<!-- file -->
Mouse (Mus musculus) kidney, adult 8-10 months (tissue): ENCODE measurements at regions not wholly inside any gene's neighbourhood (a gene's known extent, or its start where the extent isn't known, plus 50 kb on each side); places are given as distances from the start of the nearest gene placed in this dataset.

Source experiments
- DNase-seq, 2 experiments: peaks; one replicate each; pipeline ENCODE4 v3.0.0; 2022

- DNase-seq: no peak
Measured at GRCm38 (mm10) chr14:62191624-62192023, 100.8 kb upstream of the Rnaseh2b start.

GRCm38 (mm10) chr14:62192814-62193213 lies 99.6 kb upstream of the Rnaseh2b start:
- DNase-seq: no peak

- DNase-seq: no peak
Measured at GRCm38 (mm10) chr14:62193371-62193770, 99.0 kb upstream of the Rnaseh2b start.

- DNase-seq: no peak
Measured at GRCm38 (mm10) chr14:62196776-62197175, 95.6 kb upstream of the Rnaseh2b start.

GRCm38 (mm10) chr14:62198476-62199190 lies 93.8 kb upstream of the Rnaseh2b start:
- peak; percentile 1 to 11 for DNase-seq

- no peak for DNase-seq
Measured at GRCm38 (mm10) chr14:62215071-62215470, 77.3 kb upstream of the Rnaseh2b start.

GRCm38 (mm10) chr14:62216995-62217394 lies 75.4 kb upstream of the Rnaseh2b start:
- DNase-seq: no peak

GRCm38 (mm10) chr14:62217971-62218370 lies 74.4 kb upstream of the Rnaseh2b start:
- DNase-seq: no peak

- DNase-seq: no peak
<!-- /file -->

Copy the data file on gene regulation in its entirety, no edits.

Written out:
Mouse (Mus musculus) kidney, adult 8-10 months (tissue): ENCODE measurements at regions not wholly inside any gene's neighbourhood (a gene's known extent, or its start where the extent isn't known, plus 50 kb on each side); places are given as distances from the start of the nearest gene placed in this dataset.

Source experiments
- DNase-seq, 2 experiments: peaks; one replicate each; pipeline ENCODE4 v3.0.0; 2022

- DNase-seq: no peak
Measured at GRCm38 (mm10) chr14:62191624-62192023, 100.8 kb upstream of the Rnaseh2b start.

GRCm38 (mm10) chr14:62192814-62193213 lies 99.6 kb upstream of the Rnaseh2b start:
- DNase-seq: no peak

- DNase-seq: no peak
Measured at GRCm38 (mm10) chr14:62193371-62193770, 99.0 kb upstream of the Rnaseh2b start.

- DNase-seq: no peak
Measured at GRCm38 (mm10) chr14:62196776-62197175, 95.6 kb upstream of the Rnaseh2b start.

GRCm38 (mm10) chr14:62198476-62199190 lies 93.8 kb upstream of the Rnaseh2b start:
- peak; percentile 1 to 11 for DNase-seq

- no peak for DNase-seq
Measured at GRCm38 (mm10) chr14:62215071-62215470, 77.3 kb upstream of the Rnaseh2b start.

GRCm38 (mm10) chr14:62216995-62217394 lies 75.4 kb upstream of the Rnaseh2b start:
- DNase-seq: no peak

GRCm38 (mm10) chr14:62217971-62218370 lies 74.4 kb upstream of the Rnaseh2b start:
- DNase-seq: no peak

- DNase-seq: no peak